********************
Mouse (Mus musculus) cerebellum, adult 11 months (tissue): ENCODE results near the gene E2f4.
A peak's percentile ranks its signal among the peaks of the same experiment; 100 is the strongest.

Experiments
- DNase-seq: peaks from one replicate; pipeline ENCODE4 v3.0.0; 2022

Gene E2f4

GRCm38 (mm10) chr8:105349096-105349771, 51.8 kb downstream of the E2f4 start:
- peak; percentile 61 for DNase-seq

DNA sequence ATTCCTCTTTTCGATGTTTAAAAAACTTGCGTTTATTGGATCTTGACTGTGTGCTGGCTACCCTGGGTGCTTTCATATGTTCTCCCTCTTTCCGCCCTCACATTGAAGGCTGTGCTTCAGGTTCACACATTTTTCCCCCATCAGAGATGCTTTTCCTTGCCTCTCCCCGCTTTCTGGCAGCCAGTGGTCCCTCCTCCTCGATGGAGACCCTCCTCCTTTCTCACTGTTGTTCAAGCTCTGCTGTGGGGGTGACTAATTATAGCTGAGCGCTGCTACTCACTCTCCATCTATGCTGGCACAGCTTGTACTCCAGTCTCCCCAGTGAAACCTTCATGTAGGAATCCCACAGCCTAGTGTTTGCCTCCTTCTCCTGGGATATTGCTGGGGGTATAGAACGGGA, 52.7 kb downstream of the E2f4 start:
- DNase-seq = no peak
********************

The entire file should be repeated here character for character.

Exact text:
Mouse (Mus musculus) cerebellum, adult 11 months (tissue): ENCODE results near the gene E2f4.
A peak's percentile ranks its signal among the peaks of the same experiment; 100 is the strongest.

Experiments
- DNase-seq: peaks from one replicate; pipeline ENCODE4 v3.0.0; 2022

Gene E2f4

GRCm38 (mm10) chr8:105349096-105349771, 51.8 kb downstream of the E2f4 start:
- peak; percentile 61 for DNase-seq

DNA sequence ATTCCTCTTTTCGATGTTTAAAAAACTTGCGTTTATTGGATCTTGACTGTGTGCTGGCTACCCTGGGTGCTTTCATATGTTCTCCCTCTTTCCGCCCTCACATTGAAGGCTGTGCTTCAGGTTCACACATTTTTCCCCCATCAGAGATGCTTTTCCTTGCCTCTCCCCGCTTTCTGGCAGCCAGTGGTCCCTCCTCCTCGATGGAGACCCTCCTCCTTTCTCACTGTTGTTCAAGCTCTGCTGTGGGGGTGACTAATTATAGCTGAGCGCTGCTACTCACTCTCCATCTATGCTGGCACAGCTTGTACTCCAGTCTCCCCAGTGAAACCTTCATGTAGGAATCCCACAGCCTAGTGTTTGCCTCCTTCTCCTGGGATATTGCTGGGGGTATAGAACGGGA, 52.7 kb downstream of the E2f4 start:
- DNase-seq = no peak